After almost a year the US 10 year yield is above the S&P 500 dividend yield, see below. The recent change has been due to Trump’s election and expectations of higher growth/inflation.
Since Trump’s victory investors have aggressively rotated out of defensive bond proxy sectors (Utilities, Telecom, and Staples) and into cyclical sectors (Financials, Industrials and Materials). Although there are no details on Trump’s planned policies the market is forward looking and currently screaming something will get done.
Yesterday’s blog posted covered the increased likelihood of fiscal stimulus in the US thanks to the Republican election sweep, see here. Markets are expecting Trump’s fiscal policies to increase growth and inflation as can be seen in the bond market.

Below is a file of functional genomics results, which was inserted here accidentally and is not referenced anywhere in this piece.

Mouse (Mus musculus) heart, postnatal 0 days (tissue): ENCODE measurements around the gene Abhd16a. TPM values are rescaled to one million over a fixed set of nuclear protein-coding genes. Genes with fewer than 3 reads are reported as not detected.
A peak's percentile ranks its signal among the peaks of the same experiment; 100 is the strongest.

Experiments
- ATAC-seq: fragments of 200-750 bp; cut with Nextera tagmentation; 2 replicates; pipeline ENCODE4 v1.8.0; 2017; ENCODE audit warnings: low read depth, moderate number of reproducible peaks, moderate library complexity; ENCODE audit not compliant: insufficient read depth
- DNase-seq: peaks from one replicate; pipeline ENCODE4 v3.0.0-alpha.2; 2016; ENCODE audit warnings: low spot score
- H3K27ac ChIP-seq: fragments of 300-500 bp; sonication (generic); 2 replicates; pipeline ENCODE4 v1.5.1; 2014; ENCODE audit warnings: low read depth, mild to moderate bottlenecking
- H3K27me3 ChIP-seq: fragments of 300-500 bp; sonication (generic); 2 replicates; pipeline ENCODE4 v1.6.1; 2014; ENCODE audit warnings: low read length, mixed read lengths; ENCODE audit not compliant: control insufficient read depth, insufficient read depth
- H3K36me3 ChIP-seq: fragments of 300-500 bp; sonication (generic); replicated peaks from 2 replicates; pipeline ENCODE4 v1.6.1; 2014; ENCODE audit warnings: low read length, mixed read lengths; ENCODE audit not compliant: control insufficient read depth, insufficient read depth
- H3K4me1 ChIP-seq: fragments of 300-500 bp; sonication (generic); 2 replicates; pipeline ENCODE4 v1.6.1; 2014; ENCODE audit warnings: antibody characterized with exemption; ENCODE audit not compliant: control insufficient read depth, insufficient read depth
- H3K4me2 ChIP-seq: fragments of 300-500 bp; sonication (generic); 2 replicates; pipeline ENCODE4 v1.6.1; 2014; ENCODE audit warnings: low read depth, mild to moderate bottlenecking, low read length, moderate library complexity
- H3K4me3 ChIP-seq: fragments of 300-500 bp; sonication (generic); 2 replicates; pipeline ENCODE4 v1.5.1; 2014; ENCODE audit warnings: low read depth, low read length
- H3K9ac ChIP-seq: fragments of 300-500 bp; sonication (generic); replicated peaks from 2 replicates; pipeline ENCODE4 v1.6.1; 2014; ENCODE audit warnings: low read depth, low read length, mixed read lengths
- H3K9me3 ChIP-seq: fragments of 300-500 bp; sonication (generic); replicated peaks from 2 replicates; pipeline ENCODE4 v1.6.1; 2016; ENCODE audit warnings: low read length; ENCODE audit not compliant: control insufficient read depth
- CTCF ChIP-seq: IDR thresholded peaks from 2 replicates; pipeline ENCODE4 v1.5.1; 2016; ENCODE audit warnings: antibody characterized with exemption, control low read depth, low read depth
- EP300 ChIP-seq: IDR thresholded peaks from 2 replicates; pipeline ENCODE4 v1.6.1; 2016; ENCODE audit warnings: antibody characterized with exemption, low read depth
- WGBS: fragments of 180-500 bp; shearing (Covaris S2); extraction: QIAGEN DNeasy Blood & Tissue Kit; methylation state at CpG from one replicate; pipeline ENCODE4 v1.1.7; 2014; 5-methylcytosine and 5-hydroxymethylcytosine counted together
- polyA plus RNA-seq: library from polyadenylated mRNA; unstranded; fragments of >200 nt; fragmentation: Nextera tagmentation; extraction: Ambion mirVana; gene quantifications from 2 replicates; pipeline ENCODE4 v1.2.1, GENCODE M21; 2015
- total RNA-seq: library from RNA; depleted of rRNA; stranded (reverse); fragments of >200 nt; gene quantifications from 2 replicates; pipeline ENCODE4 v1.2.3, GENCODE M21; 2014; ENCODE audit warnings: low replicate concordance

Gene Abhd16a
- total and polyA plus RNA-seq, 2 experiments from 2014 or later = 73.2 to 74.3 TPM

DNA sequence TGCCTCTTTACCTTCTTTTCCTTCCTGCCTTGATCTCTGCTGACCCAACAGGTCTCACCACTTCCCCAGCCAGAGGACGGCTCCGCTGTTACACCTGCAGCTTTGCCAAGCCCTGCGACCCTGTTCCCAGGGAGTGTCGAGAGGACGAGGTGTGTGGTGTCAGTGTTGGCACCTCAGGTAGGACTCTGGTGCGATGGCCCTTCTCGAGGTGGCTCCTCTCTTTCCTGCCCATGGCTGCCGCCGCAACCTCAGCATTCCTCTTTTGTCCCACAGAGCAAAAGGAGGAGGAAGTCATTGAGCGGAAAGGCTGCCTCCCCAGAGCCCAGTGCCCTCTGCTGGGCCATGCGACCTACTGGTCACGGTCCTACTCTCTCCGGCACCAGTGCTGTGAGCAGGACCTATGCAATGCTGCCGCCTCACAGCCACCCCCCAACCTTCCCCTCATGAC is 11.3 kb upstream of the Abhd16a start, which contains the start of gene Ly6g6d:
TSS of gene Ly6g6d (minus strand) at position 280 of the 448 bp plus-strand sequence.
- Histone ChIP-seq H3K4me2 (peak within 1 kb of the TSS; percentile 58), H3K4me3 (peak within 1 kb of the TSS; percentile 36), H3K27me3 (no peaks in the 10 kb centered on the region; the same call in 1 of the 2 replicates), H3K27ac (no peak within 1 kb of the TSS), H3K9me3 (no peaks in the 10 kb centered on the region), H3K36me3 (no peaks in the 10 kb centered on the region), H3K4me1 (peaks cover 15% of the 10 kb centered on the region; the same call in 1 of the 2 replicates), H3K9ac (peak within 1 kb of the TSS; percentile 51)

Donald Trump won the Presidency and Republicans managed a clean sweep of the House and the Senate in an election which defied polls and forecasts. A clean sweep like this is an exception rather than the norm in U.S. politics. In fact since 1965 there have only been 18 years where a single party controlled both the presidency and both houses of Congress. The following chart from Bank of America shows which presidents have had this advantage:
With it being Election Day today let’s look back and see how US assets performed under past administrations. The following chart from Bank of America Merrill Lynch breaks down the annualized real returns of an equal weighted basket of US equities and corporate bonds.
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